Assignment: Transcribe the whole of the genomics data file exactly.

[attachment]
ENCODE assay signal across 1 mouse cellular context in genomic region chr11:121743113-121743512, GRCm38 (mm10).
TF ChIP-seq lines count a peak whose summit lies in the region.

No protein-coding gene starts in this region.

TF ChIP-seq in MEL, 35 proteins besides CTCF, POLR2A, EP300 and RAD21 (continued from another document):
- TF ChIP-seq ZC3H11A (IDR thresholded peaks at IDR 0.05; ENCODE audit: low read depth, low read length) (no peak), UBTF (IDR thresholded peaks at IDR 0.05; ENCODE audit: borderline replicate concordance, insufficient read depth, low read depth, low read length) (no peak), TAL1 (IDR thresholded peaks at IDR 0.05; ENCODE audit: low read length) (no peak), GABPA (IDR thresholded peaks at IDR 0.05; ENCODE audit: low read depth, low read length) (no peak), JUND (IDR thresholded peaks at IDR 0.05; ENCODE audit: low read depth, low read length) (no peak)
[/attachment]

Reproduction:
ENCODE assay signal across 1 mouse cellular context in genomic region chr11:121743113-121743512, GRCm38 (mm10).
TF ChIP-seq lines count a peak whose summit lies in the region.

No protein-coding gene starts in this region.

TF ChIP-seq in MEL, 35 proteins besides CTCF, POLR2A, EP300 and RAD21 (continued from another document):
- TF ChIP-seq ZC3H11A (IDR thresholded peaks at IDR 0.05; ENCODE audit: low read depth, low read length) (no peak), UBTF (IDR thresholded peaks at IDR 0.05; ENCODE audit: borderline replicate concordance, insufficient read depth, low read depth, low read length) (no peak), TAL1 (IDR thresholded peaks at IDR 0.05; ENCODE audit: low read length) (no peak), GABPA (IDR thresholded peaks at IDR 0.05; ENCODE audit: low read depth, low read length) (no peak), JUND (IDR thresholded peaks at IDR 0.05; ENCODE audit: low read depth, low read length) (no peak)